TV: ‘American Horror Story’ Recap Episode 01.06

For weeks now, there has been a huge build up among “American Horror Story’s”” younger female viewers about the origins of Tate Langdon; resident heartthrob and mass murderer. Okay fine, so maybe I was really excited about this episode too. Crazy or not, you can’t help but have a certain affection for this kid, who sort of acts as a scrappy mascot for the show, and provides some of the more intense and emotional scenes the series has to offer. So this is the Tate episode primarily. Keep that in mind. All things Tate are revealed here. For 40 something minutes, the Harmon’s take a backseat, and we fill a much needed knowledge gap.

Ryan Murphy described the first 15 minutes of 1×6 as “disturbing”, and he managed to deliver his promise quite effectively. It’s 1994, and a group of diverse teens are hulled up in a library after hearing gunshots outside. They are the same teens that approached Tate in the last episode, so right away, you know that no matter how well they manage to defend themselves, their fate is sealed. Watching the students waiting to die and slowly being shot is, in my opinion, a million times more unsettling than any ghost or monster this show has managed to produced so far. the coldness of these executions is beyond brutal, reminding us that human beings at their ugliest are capable of things truly fit for horror pictures.

Once Tate gets home, he is instantly ambushed by the police and shot to death. In present time, Violet uses the power of the internet to uncover the truth about what she had seen the night before. She realizes that Tate is a ghost, along with all of the other teens that approached her. Violet rushes downstairs to find her parents, only to find Constance waiting for her instead. Constance tells her that her family lived in the house when Tate killed those people, and she believes that it was the house that drove him to do what he did. She brings her next door to meet a medium, who tries to convince her to help Tate cross over. Violet is understandably, not so eager to poke and prod at an unstable ghost, and rushes home.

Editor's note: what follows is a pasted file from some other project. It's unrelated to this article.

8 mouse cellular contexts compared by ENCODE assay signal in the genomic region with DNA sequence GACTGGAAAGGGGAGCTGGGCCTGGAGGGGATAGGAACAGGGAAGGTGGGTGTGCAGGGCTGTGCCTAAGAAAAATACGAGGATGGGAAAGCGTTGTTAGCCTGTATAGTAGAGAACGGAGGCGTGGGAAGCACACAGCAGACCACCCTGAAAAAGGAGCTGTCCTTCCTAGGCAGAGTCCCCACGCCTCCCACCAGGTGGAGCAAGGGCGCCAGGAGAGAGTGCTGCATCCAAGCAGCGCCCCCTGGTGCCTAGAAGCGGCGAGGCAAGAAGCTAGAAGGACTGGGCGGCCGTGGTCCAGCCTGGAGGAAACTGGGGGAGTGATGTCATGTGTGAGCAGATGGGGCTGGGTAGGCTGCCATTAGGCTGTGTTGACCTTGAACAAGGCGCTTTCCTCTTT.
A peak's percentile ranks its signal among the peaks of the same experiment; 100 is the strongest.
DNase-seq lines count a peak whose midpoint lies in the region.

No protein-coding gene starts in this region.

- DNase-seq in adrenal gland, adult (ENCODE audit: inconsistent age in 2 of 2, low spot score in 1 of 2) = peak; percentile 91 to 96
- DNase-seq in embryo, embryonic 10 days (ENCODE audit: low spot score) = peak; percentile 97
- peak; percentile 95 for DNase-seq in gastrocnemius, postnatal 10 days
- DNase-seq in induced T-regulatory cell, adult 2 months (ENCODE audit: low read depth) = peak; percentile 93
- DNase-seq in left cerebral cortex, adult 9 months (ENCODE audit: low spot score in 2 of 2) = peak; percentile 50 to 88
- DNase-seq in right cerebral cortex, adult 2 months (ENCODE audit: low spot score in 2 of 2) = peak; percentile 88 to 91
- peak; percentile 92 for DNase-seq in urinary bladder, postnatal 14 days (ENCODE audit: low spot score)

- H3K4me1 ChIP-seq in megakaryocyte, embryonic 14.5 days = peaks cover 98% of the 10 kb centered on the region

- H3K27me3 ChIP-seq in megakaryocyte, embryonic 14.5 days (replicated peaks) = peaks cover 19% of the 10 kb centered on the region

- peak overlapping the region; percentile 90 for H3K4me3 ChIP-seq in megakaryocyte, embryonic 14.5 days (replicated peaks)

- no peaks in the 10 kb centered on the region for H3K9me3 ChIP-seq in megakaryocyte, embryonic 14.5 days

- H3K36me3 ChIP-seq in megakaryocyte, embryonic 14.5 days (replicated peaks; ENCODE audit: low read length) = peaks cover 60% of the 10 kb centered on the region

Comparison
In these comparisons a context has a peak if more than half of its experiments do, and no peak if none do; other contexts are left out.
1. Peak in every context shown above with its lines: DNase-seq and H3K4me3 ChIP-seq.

Even though he was forced to move out, Ben still needs a place to work, and so he continues to come over to the house. The Harmons managed to move to what may be the craziest town in America, as none of his patients ever seem to see him for things like low self esteem. No; they all see him for creepy things to match their very equally creepy personalities. Every single person we have seen Ben talk with so far passed the point of needing a therapist years ago. This week’s session reflected the name of the episode, focusing on a man cripplingly scared of urban legends, with a current fixation on a ghost called “the piggy man”. The guy himself is about as normal as someone who steps into Ben’s office can be. By that I mean he isn’t a complete and total mumbling mess….and he hasn’t killed anyone.

After several semi successful sessions, the man goes home and recites the “chant” to call out the piggy man and face his fears. There he is robbed, shot, and killed. His life was spent fearing urban myths, and yet he was ironically murdered by something much more tangible. This brings Ben’s patient body count to two now. Something that will bite him in the ass later for sure. Other than the possibility of getting blamed for this man’s death, Ben’s story was probably the least central to the overall plot, and seemed to more serve as a placeholder to remind us that Ben is still doing something after getting kicked out of his home.

Vivian’s exploits without Ben turn out to be a little more concerning. As the baby grows in her, she is beginning to have alarming and sinister dreams. Constance and Moira are bringing raw meat to her plate, including a pig’s brain that she gobbles up quite eagerly. Speculatively speaking, the two friendly women appear to have some sort of stock in the baby’s birth. Whether they are trying to somehow manipulate the pregnancy or not is up for question, but it seems like they want to have some sort of control over it. She later visits the woman who fainted during the ultrasound , who suggests that she is carrying a spawn of Satan, an abomination.